‘The Finest Hours’ copies Spielberg to some success

The_Finest_Hours_posterIf I learned two things while watching The Finest Hours, it’s that Chris Pine needs a towel and that director Craig Gillespie really wants to be Steven Spielberg.

The stage is set at the Massachusetts coast in 1952. We follow everyone’s favorite pretty boy, Chris Pine as real-life U.S. Coast Guard hero, Bernie Webber. He goes on a double date with a cute girl named Miriam, and pretty soon they get engaged. (This is all in the trailer.) We also get to know the crew of the fishing boat, and pretty soon, it all hits the fan out there on the ocean — or more accurately, the ocean hits their boat. Hard.

They are screwed and doomed to drown, and there’s only one man who can save them… Bernie Sanders. Wait, no, Bernie Webber, and his brave, real-life Coast Guard team.

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Chris Pine captains this ship. A bit smaller than the U.S.S Enterprise…

Starting with the good, Pine is a movie star, plain and simple. I thought he was hilarious in Into the Woods and he’s a great Captain Kirk — the guy just loves being captains of things. Pine carries an air of likability here too, despite not being given a whole lot of material to work with. His dialogue is very limited, which is probably faithful to Webber’s real life counterpart, but Pine makes the best of a bare script to show audiences that he can act with subtlety – awkwardness even. Don’t be surprised if you see Pine in more dramas in the future, he has the chops for it.

Pine kind of has this whole Leonardo DiCaprio thing going for him right now, starting as a hot star, then donning a few accents in search of his inner Thespian. Then again, maybe I’m just getting them confused because Titanic shares some visual similarities with The Finest Hours.

Speaking of which, my other main (and far and away biggest) praise of this movie is the visual effects sequences. I only hate on CGI when it’s used unnecessarily, and that is not the case here. The sequences involving the destruction of the Pendleton are gorgeous to look at, and the ever present stormy weather and waves serve to heighten the drama and anxiety of, “Who will survive this?” It’s a shame the characters mostly don’t deserve our interest.

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Webber is the most likable character, but he’s got no real competition either.

Eric Bana is given nothing to do as Webber’s superior officer — I know he has chops after his wacky turn as Nero from Star Trek. I don’t remember the names of the crew members on Webber’s ship, I couldn’t tell them apart. Also, nobody on the sinking SS Pendleton acts like they are in real danger — even their leader, Casey Affleck’s character speaks in a weak whisper which is a bit hard to hear with hundred-foot waves smashing into the hull at the same time.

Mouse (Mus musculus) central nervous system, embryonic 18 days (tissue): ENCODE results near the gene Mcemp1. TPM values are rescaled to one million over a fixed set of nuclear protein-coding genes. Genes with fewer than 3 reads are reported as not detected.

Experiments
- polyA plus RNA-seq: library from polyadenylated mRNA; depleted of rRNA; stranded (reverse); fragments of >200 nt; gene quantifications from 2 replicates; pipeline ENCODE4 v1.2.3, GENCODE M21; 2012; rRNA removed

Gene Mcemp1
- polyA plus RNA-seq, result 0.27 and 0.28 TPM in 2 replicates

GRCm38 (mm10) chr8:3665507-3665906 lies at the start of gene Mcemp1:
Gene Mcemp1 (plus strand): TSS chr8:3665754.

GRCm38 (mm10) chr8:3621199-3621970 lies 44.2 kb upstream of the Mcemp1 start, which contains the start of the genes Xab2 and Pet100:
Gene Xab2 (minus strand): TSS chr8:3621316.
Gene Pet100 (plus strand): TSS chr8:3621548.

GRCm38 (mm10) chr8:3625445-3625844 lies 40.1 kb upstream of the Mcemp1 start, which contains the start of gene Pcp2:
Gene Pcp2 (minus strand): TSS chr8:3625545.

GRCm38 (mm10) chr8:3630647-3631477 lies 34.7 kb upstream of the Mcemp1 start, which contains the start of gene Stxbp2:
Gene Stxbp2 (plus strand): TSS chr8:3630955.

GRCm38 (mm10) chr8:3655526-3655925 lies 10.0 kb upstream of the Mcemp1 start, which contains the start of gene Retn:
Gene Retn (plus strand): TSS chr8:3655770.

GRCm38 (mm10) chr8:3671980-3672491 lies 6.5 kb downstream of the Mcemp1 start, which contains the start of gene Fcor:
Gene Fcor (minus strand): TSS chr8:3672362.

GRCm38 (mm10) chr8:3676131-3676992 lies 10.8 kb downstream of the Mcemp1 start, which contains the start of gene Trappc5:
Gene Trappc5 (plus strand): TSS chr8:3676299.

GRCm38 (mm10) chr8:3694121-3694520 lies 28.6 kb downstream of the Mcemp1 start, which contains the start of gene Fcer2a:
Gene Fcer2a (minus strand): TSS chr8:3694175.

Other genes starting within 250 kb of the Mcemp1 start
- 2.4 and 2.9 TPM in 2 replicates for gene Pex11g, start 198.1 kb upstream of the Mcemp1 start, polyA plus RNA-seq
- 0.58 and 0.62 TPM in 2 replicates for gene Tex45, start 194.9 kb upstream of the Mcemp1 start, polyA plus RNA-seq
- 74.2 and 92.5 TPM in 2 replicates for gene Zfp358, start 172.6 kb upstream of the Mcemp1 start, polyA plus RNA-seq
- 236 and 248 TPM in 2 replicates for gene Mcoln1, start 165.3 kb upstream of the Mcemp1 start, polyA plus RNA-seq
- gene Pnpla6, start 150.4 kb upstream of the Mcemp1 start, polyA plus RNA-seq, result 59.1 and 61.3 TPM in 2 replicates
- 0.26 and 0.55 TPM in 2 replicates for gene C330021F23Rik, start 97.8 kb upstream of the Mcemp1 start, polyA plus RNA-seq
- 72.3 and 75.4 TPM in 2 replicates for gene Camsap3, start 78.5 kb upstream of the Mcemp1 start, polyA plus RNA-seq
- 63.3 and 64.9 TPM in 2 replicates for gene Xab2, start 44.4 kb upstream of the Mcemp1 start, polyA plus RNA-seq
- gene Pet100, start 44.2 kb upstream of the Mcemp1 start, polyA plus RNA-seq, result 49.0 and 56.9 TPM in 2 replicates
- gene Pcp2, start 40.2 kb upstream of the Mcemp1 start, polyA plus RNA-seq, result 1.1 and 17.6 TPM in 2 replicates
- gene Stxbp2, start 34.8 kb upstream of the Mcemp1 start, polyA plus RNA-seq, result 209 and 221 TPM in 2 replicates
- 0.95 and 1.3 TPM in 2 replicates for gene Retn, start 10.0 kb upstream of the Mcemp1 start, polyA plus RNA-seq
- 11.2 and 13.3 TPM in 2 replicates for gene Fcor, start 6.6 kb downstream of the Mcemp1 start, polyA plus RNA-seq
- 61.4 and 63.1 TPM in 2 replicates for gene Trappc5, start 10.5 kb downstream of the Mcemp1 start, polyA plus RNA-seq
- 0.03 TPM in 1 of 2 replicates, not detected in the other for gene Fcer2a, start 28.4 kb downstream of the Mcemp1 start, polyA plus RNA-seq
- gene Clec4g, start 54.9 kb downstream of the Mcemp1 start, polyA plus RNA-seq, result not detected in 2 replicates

But the real let down is Holliday Grainger as Miriam, Webber’s landlocked fiancé. It is not so much that Grainger does a bad job playing her, it’s that the film keeps cutting to her boring life right when I’m starting to get invested in the boat crisis. It’s like Disney tested the movie for audiences, saw right when they scooted forward in their seats with interest and thought, “This is where we’ll cut away, to, um, leave them wanting more?” Whatever the intention, it doesn’t work. I didn’t pay $13 for a 3D ticket to see Miriam’s 3D tears, I came for “the most daring small boat rescue in U.S. Coast Guard History!” Webber is the only guy you’ll care about, and he says nothing and shares screen time with robots.

Those qualms aside, I mainly left the theater wondering, were they trying to rip off Steven Spielberg? The minimalist way it was shot, the subject matter and the music all added up to a photocopy of the legendary director’s aesthetic/style without getting to the heart of why his movies are great — heart.

When the music from the discount John Williams kicks in, it’s hard to feel very much. I imagined the director holding a tissue box in front of my face with an expectant look on his face like, “It’s okay, you can cry! Come on and cry already.” I wasn’t crying. I cried when I heard the beauty of “Rey’s Theme” in The Force Awakens, playing across the hall at my local Century XD movie theater — that’s real John Williams.

My intention is not to bash this movie because there are SO many movies that deserve bashing more. This is a solid biopic about a brave rescue mission, with a good performance by a popular actor. The visuals are a treat, but one that you’ll have to wait for about an hour into the film to taste.

Don’t rush to see it. I’d recommend renting The Finest Hours in a few months if you are remotely interested in boats, Coast Guard history or Chris Pine’s face — specifically drenched with water.

Rating: 6.5/10

At the arguably-too-young age of three, Jordan saw Star Wars—with all its famous dismemberment—for the first time. From that day on he rejected his Jewish roots to be a full-time Force believer. Jordan, now 20, enjoys playing guitar, singing and recording music (like John Mayer, minus the ego). When he isn’t covering James Taylor songs, he likes seeing and reviewing movies in a non-pretentious fashion. His personal critic-heroes are JeremyJahns and Chris Stuckmann of YouTube fame. He currently attends Chapman University working towards a Film Studies degree, and can’t wait to see where it takes him!